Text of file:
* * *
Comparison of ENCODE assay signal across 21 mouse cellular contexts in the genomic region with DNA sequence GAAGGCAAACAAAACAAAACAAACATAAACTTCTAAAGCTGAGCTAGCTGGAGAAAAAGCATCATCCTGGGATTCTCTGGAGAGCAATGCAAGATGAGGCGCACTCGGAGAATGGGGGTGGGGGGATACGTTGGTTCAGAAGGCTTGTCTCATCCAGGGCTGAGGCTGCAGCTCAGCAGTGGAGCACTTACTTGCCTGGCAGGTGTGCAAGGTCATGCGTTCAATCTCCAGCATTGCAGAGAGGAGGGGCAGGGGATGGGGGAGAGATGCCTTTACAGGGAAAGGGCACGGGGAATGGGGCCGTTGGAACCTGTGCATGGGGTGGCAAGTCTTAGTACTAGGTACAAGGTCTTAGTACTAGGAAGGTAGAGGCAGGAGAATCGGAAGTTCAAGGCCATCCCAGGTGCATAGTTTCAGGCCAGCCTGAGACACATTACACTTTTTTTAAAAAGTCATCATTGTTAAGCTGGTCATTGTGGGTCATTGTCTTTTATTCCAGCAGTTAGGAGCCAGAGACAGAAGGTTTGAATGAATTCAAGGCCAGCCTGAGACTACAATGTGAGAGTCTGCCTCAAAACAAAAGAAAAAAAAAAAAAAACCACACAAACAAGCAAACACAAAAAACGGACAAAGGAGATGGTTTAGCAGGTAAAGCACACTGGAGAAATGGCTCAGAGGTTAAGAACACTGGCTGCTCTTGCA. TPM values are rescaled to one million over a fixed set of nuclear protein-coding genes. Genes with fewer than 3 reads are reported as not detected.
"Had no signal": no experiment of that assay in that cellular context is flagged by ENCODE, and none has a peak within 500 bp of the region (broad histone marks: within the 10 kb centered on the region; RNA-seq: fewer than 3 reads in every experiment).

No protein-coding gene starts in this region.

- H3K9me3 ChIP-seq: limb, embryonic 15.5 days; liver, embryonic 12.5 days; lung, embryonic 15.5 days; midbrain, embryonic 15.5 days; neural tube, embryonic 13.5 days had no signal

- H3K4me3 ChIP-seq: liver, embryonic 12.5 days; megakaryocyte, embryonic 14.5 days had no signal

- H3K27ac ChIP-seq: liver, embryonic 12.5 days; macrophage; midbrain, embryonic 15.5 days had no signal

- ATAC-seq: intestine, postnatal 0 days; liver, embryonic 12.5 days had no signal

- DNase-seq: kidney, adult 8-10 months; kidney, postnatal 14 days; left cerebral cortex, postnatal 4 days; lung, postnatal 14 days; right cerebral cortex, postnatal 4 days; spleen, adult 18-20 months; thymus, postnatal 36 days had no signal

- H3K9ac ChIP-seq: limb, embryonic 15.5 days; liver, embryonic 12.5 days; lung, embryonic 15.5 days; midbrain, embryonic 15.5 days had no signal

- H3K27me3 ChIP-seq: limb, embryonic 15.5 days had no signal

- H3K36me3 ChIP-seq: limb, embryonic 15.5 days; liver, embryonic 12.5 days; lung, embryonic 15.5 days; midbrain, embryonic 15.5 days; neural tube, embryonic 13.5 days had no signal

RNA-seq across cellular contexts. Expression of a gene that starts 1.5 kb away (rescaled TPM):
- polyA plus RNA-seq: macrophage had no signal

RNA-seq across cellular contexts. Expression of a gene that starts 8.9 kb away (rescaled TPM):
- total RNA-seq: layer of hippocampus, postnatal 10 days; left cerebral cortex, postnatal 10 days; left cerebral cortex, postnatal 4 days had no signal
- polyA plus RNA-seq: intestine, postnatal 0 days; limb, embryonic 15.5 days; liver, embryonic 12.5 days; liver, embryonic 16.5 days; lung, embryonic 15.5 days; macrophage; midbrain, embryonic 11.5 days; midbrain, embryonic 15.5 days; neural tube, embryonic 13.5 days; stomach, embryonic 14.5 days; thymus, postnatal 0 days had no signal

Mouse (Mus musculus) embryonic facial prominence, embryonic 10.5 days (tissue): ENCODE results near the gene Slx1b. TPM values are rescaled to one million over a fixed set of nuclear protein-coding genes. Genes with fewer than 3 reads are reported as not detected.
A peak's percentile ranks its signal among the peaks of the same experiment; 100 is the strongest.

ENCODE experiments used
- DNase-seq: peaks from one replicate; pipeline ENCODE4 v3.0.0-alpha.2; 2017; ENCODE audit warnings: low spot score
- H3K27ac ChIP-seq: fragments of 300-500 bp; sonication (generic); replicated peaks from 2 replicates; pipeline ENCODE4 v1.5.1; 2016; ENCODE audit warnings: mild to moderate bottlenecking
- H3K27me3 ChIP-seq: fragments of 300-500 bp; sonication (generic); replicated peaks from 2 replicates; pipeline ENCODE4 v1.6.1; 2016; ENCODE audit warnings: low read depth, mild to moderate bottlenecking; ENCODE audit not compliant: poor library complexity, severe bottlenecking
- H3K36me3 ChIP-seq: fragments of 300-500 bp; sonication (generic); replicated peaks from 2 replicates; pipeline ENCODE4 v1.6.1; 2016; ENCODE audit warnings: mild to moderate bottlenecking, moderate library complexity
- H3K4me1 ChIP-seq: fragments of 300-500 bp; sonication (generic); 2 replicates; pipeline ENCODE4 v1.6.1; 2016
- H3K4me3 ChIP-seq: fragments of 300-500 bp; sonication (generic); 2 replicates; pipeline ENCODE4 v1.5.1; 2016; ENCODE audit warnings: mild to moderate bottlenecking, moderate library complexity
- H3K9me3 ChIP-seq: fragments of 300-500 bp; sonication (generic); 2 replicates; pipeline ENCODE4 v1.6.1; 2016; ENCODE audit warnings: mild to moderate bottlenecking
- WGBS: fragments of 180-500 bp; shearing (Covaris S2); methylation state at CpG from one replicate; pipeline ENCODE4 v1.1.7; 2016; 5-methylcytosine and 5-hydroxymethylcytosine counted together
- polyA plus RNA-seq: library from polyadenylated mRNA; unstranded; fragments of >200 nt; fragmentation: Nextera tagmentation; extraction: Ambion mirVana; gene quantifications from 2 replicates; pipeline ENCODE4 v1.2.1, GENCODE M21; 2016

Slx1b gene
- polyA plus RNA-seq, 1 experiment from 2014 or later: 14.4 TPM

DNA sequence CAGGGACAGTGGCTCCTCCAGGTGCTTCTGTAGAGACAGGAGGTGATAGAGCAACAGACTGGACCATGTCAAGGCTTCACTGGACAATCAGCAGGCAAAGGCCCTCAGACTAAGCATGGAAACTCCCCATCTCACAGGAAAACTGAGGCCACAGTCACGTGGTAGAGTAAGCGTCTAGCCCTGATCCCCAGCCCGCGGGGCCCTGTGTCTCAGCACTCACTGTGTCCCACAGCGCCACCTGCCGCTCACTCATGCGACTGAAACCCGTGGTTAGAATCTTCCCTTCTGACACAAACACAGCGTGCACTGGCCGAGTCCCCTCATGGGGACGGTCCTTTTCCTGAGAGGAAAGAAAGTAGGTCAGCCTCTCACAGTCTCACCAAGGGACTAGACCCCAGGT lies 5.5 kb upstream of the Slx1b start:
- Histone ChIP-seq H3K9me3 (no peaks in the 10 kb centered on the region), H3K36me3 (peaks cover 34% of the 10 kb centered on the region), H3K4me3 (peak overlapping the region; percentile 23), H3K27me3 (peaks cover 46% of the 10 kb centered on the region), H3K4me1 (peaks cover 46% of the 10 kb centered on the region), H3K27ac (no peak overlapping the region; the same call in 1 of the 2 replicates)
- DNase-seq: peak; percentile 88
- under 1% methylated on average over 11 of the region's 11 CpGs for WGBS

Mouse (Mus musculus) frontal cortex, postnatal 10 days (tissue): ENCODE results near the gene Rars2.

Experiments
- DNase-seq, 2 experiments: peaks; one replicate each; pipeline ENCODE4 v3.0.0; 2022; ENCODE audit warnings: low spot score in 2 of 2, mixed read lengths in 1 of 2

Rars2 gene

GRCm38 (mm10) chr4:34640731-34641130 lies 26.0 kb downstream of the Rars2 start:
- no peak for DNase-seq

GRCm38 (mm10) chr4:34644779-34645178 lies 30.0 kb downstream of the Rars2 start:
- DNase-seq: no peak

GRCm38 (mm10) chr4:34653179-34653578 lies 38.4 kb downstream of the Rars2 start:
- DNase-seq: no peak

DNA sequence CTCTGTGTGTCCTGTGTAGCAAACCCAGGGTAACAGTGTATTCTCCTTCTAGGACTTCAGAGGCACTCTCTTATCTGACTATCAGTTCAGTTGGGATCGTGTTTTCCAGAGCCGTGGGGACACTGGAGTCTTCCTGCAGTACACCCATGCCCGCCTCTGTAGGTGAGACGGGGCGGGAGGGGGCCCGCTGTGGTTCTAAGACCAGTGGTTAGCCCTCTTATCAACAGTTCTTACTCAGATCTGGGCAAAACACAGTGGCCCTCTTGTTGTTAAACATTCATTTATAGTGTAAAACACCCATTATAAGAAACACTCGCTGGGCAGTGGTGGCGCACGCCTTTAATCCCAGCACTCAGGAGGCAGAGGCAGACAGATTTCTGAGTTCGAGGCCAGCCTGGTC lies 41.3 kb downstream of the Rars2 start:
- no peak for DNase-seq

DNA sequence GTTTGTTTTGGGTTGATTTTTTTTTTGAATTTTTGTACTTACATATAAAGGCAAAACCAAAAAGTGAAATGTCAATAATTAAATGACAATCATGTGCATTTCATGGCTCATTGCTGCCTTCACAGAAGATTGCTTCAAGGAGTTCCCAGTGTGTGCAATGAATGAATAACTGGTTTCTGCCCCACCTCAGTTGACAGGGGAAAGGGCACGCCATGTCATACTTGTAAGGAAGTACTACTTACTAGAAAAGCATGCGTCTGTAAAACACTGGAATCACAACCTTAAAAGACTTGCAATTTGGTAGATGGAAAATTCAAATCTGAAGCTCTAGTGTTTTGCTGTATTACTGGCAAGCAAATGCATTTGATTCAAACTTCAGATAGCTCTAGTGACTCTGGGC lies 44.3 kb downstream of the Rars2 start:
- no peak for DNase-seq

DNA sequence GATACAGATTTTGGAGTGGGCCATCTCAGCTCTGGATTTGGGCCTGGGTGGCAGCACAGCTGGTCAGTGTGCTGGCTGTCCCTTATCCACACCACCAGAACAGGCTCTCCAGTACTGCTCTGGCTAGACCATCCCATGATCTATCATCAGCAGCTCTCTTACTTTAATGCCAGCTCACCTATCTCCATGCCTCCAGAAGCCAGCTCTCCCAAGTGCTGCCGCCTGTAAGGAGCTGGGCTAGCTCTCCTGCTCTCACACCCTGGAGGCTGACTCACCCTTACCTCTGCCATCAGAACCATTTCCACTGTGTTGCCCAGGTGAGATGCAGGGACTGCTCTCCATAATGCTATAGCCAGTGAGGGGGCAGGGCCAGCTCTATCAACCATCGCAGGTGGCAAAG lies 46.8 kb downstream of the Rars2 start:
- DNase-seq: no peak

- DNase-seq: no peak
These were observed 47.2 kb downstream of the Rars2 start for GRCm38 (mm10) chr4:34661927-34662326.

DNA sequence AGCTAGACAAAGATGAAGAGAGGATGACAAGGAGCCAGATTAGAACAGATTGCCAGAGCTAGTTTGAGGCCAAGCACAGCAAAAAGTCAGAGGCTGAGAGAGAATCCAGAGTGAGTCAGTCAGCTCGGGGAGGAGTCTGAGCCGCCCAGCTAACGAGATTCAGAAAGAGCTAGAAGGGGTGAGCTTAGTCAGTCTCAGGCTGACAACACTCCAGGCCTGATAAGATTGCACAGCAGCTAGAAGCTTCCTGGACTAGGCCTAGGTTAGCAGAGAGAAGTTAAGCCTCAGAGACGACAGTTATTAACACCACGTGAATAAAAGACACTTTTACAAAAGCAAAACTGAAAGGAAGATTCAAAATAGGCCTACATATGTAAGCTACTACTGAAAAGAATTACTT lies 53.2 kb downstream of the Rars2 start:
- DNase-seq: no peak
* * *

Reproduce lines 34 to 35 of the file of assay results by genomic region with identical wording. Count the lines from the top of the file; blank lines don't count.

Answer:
- under 1% methylated on average over 11 of the region's 11 CpGs for WGBS

Mouse (Mus musculus) frontal cortex, postnatal 10 days (tissue): ENCODE results near the gene Rars2.